Vista Equity Reportedly Seeks Buyer after Moving Websense to Texas

[Updated 3/17/15 10:40 am. See below.] Vista Equity Partners, the private equity firm that acquired San Diego’s Websense in 2013 and moved 445 jobs to Austin, TX, has hired Citigroup to assist in the company’s sale, according to a recent Bloomberg News report.

Websense spoksman Charles Saunders declined comment, writing in an e-mail this morning, “It is our policy not to comment on market rumors or speculation.”

[Updated with Websense reportedly in buyout talks with Raytheon.] More recently, Bloomberg News reports that Raytheon (NYSE: RTN), the Waltham, MA-based defense contractor, is in talks with Vista to acquire Websense. Raytheon’s core business is in aerospace and weapons manufacturing, and in defense and commercial electronics. The company ranks as the world’s biggest maker of guided missiles. However,  Raytheon also has a major business in intelligence and information services in Dulles, VA, and Raytheon acquired Blackbird Technologies, a surveillance and cybersecurity company, for $420 million in November.

Websense specializes in Internet gateway security technology for corporations, government agencies, and other big customers. In January, the company introduced the latest version of its Triton cybersecurity technology for preventing data theft and protecting systems and devices.

Former Texas Gov. Rick Perry helped lure Websense to Austin by pledging to provide $4.5 million in cash to the company as a relocation incentive, according to the website for the Texas Enterprise Fund. The city of Austin offered the company another $438,000 in incentives. Websense, in turn, agreed to spend $9.9 million in capital improvements related to its new headquarters. Like other companies receiving grants from the fund, Texas says Websense is contractually obligated to create a specified number of jobs in Texas (in this case, 445).

Vista’s move to sell Websense, however, comes at a curious time. The cybersecurity company has not had even a full year to settle into its new Austin headquarters.

A spokesman for Texas Gov. Greg Abbott, who was elected in November, did not respond to a request for comment sent Friday by Xconomy.

There also was no response to a query sent Friday to Vista Equity Partners, which paid close to $900 million to get Websense.

“PE [private equity] firms will often try to exit as soon as they see their investment thesis may have been incorrect so as to reduce potential losses,” said Jeb Spencer, founding partner of San Diego-based TVC Capital. “If they paid a good price up front, then exiting earlier than expected can at least ensure the firm gets its money back given the core assets.”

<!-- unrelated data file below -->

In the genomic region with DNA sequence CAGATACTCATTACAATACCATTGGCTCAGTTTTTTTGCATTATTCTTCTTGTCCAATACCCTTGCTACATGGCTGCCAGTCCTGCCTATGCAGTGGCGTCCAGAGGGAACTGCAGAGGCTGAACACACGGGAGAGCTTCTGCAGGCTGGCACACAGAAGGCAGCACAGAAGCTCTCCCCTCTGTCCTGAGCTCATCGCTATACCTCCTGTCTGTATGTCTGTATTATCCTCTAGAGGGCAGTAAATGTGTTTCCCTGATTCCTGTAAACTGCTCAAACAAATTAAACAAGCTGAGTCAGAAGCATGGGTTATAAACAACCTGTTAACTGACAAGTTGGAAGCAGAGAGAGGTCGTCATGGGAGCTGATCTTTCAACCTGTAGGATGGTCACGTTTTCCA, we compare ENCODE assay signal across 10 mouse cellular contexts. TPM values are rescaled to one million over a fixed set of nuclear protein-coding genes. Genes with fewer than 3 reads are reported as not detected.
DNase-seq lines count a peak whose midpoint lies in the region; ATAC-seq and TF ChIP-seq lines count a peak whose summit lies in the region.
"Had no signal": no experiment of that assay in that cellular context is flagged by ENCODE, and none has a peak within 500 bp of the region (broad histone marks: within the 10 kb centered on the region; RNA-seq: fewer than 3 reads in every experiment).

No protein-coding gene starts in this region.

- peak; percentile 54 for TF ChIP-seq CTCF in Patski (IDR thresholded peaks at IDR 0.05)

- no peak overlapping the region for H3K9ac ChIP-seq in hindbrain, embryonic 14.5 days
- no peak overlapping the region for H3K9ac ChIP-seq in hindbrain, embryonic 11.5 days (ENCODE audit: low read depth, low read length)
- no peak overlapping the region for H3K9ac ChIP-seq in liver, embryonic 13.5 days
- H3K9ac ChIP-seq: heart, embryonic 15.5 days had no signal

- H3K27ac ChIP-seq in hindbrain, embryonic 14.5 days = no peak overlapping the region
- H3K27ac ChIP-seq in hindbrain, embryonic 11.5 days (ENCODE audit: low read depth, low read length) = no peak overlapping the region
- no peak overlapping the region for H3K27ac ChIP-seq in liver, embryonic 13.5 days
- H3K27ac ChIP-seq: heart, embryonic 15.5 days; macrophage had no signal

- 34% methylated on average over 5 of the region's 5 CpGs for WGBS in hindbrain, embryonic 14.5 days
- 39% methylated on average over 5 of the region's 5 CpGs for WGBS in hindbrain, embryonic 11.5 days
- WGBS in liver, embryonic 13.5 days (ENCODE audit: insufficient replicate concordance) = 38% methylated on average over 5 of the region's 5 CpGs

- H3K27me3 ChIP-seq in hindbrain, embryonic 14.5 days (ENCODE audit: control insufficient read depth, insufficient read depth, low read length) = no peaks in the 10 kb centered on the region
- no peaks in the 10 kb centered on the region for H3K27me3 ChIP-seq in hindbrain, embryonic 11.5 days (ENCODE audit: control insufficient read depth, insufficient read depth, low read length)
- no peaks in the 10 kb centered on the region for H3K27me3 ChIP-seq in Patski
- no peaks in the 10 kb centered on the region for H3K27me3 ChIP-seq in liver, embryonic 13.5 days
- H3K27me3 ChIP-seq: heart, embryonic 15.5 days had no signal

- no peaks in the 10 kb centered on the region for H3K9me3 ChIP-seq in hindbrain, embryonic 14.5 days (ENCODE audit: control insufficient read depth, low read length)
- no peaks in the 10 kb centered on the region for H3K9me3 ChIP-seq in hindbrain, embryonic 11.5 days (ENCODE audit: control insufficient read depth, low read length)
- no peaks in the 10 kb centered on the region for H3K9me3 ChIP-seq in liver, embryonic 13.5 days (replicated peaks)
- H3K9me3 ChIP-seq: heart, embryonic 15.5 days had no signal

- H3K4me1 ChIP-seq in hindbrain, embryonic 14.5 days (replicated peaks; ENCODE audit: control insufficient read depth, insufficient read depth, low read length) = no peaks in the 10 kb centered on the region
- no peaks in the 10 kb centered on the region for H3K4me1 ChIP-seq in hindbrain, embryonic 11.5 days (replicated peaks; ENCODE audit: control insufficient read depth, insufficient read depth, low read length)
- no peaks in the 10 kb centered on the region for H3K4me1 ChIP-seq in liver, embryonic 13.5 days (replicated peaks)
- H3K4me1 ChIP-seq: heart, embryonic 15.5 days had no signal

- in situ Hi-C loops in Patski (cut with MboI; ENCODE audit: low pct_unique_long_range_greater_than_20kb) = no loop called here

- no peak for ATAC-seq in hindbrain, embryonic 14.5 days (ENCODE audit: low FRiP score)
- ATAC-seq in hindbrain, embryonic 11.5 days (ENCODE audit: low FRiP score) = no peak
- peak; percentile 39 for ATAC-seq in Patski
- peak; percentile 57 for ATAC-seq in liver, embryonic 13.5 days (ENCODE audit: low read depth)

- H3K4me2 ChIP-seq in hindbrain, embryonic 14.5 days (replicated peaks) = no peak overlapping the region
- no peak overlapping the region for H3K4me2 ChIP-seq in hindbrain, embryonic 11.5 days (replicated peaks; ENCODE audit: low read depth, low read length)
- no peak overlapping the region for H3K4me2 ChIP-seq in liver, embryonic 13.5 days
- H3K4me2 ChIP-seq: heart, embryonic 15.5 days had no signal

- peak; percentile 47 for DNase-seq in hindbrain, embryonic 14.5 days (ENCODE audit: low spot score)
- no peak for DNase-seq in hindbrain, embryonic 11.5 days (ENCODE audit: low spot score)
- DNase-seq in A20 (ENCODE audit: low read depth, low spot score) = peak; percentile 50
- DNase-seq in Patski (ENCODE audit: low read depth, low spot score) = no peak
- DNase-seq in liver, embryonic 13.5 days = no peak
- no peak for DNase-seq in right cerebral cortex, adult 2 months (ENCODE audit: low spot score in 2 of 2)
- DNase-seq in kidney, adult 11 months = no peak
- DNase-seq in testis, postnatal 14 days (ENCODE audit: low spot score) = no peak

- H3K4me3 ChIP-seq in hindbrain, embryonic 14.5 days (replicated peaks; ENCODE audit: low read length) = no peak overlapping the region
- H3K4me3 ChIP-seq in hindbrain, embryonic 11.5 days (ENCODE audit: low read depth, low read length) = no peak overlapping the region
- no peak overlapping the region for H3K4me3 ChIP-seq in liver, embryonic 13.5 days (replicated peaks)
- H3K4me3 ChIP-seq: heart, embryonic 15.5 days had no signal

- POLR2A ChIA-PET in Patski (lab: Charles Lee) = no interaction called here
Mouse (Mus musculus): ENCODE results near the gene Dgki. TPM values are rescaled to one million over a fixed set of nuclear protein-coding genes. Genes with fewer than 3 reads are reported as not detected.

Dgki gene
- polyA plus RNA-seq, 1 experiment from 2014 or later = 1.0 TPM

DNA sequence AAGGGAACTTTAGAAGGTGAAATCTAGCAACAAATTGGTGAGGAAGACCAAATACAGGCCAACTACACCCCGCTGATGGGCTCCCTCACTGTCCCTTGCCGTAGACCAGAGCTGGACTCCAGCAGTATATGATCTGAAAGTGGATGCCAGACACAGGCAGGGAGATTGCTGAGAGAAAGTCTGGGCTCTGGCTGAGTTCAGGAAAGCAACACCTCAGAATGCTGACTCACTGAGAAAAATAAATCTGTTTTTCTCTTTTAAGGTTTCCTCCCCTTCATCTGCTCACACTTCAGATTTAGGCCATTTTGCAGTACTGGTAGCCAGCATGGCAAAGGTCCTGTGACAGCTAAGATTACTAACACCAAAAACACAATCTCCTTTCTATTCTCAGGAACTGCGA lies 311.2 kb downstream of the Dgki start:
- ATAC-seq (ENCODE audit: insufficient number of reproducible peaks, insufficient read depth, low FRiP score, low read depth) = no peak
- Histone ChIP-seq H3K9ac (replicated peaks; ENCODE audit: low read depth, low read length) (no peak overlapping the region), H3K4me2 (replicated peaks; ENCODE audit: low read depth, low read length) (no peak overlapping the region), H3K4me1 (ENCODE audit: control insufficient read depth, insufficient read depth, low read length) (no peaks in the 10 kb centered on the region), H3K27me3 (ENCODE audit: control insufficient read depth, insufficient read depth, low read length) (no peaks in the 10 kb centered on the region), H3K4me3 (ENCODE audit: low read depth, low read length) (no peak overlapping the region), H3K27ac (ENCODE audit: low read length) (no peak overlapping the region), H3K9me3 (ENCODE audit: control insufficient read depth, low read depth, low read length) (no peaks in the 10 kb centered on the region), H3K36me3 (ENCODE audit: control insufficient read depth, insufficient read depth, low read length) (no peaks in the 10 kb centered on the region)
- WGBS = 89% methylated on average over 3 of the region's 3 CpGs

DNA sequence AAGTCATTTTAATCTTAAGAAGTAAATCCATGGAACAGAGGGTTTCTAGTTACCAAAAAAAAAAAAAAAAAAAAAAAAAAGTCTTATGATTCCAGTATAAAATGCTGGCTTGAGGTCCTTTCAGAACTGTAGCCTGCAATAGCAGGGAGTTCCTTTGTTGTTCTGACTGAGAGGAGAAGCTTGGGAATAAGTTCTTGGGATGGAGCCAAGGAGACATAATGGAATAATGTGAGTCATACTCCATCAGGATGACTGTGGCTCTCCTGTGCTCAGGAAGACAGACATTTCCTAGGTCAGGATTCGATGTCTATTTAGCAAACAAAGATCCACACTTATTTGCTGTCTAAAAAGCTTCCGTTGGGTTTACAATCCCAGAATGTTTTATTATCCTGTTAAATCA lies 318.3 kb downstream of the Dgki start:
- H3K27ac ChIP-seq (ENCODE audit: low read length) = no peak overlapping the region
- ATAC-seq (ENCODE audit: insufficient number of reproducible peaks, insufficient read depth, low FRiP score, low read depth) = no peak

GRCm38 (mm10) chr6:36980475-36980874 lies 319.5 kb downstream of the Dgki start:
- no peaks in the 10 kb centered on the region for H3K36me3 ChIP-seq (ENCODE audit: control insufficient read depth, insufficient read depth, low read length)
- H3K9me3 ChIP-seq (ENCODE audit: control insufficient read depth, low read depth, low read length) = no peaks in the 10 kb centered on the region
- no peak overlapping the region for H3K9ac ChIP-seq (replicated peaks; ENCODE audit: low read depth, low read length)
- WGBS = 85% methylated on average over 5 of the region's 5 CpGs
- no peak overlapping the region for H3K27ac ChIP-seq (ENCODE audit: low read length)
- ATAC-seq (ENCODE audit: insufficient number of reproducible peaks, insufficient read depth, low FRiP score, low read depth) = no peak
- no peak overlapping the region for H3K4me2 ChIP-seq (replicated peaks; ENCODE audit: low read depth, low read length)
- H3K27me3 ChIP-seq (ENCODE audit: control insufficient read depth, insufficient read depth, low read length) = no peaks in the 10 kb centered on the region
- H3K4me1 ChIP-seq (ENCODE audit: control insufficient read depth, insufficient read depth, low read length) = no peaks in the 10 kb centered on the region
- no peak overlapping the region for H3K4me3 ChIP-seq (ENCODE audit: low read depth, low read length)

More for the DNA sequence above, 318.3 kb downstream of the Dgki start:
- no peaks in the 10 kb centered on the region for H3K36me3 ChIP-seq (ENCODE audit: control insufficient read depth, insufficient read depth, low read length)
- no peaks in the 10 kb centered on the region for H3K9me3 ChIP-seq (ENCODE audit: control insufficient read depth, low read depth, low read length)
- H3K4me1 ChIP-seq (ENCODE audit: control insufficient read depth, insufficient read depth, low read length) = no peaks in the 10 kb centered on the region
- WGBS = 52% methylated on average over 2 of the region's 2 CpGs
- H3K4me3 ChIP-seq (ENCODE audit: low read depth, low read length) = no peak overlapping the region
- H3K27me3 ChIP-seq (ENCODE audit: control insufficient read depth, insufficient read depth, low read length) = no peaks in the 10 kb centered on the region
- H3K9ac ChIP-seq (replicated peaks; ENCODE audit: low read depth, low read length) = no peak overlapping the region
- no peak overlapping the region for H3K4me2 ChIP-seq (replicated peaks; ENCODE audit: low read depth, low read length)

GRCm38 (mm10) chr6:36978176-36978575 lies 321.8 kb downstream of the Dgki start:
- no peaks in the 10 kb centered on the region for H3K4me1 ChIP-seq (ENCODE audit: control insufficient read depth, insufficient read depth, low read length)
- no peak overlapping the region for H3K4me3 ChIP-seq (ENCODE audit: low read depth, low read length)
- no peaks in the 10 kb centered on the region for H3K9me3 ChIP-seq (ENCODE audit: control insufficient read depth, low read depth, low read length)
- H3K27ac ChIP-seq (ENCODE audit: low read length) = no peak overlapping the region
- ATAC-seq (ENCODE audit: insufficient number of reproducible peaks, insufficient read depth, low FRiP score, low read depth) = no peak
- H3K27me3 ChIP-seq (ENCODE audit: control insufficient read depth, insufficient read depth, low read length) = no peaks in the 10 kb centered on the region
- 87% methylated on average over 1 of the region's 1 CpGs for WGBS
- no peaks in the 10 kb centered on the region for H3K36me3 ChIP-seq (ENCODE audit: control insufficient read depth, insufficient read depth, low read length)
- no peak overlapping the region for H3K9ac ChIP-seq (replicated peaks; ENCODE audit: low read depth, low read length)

TVC has invested over $7 million in EdgeWave, a rival San Diego cybersecurity company, and Spencer added, “Given how hot the security space is and the fact that they paid a reasonable price, I suspect an acceptable exit is achievable.” The average security-focused software firm, he pointed out, has exited for 10 times its revenue over the last four years.

The move to Austin disrupted Websense’s business, and their sales partners and customers are “upset,” according to Paul Martini, co-founder and CEO of iboss Network Security, a San Diego-based rival. He noted that news of Vista’s decision to seek a buyer for Websense broke soon after the Sunnyvale, CA-based enterprise security company Blue Coat Systems announced that it had agreed to a cash buyout offer from Bain Capital valued at $2.4 billion.

As Xconomy reported last year, iboss pulled back from a planned move to Austin, TX, at the end of 2013 after learning that Vista planned to move Websense there. Since then, Martini said iboss has grown to about 150 employees, which includes some choice hires from Websense. The company also purchased a Campus Point building near University City that previously housed SAIC’s data center, and plans to move in August after renovations are completed.

In addition to buying Websense in 2013, Vista Equity Partners also acquired two other San Diego companies, paying Qualcomm about $800 million for the fleet-tracking company Omnitracs, and about $1 billion for the Active Network, which provides Web-based online events registration. Both companies moved to Dallas, TX. The Texas Enterprise Fund provided $3.9 million to lure Omnitracs and $8.6 million for the Active Network.

Bruce V. Bigelow was the editor of Xconomy San Diego from 2008 to 2018. Read more about his life and work here. Follow @bvbigelow

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